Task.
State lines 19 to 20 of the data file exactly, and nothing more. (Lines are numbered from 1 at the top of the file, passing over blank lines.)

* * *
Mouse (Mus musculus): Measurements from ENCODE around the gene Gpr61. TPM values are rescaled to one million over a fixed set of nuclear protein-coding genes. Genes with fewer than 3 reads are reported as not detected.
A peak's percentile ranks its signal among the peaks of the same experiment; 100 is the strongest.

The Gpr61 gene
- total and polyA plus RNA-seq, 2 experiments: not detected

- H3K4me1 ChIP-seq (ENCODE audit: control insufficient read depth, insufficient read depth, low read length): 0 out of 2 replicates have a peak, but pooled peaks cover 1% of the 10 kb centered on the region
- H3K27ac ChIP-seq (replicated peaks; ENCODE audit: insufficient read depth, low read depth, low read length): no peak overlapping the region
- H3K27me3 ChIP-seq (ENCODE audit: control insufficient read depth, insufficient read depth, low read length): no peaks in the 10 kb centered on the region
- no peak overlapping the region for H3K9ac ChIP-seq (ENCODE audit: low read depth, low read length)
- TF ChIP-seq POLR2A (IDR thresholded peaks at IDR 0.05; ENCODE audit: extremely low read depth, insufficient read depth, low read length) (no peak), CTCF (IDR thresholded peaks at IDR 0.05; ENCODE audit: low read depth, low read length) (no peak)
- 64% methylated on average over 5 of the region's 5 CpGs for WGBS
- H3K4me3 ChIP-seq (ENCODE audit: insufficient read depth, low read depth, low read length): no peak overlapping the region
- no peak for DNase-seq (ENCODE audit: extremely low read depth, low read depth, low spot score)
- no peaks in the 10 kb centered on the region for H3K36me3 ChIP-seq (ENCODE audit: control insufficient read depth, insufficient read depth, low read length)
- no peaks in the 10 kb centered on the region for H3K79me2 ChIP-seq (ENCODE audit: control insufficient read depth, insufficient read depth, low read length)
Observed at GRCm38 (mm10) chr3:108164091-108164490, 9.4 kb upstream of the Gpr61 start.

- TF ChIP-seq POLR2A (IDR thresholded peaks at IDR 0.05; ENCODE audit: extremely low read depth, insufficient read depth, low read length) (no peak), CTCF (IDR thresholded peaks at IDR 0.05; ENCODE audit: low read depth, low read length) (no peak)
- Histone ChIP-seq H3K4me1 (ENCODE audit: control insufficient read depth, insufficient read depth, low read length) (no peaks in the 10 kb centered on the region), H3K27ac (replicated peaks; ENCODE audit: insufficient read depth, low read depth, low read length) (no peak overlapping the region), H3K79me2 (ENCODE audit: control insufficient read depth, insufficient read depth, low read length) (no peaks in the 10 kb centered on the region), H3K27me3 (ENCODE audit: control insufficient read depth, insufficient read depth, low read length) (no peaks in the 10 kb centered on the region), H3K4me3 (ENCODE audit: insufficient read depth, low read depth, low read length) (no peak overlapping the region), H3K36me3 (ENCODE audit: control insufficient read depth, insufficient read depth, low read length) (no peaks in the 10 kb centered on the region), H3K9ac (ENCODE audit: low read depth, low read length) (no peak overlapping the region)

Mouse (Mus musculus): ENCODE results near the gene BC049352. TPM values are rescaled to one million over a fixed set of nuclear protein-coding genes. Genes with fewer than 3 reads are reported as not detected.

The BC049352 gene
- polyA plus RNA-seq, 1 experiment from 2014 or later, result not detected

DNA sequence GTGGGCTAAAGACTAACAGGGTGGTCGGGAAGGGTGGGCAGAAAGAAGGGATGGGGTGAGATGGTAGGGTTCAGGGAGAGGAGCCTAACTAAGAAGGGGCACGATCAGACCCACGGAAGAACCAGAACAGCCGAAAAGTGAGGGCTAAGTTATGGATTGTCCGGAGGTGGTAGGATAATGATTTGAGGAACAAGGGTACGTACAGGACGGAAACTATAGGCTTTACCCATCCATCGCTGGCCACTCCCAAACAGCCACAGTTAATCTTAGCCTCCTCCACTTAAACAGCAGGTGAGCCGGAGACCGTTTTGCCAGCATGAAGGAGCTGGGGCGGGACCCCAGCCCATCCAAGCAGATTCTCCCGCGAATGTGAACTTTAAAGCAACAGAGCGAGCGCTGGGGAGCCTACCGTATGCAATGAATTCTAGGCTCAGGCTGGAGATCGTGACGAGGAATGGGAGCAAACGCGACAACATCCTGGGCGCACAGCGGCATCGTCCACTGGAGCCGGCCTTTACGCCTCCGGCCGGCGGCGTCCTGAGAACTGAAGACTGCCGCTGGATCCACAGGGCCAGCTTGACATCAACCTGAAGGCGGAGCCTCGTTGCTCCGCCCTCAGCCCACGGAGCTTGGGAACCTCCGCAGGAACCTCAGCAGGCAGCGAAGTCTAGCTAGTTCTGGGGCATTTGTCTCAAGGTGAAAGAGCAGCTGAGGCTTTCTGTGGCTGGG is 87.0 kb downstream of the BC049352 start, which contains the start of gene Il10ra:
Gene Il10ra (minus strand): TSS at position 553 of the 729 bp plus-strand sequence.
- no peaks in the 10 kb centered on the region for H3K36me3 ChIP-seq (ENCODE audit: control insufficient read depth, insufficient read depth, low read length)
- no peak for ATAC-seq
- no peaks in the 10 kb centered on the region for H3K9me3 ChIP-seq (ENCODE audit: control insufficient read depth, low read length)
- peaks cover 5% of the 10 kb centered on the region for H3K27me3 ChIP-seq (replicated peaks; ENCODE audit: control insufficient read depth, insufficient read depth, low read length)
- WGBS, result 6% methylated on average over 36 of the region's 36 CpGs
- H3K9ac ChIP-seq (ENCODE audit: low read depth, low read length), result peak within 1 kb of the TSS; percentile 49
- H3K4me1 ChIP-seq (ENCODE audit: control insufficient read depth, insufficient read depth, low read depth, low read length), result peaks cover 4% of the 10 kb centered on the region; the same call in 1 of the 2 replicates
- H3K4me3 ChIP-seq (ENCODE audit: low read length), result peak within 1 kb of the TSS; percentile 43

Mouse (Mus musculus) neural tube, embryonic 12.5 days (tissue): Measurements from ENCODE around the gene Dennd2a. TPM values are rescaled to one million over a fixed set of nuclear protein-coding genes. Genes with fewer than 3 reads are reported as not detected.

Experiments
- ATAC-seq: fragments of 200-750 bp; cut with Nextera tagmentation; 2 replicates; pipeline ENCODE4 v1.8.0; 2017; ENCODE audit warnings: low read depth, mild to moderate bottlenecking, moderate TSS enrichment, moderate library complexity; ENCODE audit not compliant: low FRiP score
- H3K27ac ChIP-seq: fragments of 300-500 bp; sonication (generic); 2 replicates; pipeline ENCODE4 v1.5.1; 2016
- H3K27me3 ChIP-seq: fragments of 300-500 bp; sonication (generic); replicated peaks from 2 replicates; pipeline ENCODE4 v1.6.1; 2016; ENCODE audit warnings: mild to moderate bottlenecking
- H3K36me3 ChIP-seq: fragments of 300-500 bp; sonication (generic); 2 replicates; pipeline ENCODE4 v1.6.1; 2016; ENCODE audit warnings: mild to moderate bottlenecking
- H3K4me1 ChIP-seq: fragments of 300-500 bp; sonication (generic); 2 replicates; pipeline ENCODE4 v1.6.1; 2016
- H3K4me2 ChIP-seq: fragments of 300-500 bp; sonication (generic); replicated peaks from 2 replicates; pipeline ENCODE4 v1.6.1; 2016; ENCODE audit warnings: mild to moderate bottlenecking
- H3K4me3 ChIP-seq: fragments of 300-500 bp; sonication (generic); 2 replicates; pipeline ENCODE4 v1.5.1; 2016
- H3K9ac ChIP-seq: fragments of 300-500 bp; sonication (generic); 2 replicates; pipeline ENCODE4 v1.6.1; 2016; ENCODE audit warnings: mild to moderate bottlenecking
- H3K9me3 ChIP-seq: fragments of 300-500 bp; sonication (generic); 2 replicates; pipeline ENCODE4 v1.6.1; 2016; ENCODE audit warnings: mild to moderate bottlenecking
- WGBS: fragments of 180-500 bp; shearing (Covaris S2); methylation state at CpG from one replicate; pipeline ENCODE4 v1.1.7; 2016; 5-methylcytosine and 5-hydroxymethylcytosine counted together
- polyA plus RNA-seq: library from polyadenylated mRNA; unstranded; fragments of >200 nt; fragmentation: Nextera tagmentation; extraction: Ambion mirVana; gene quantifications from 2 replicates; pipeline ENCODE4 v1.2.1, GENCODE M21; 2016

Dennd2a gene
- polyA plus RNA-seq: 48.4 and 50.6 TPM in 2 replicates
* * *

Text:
The BC049352 gene
- polyA plus RNA-seq, 1 experiment from 2014 or later, result not detected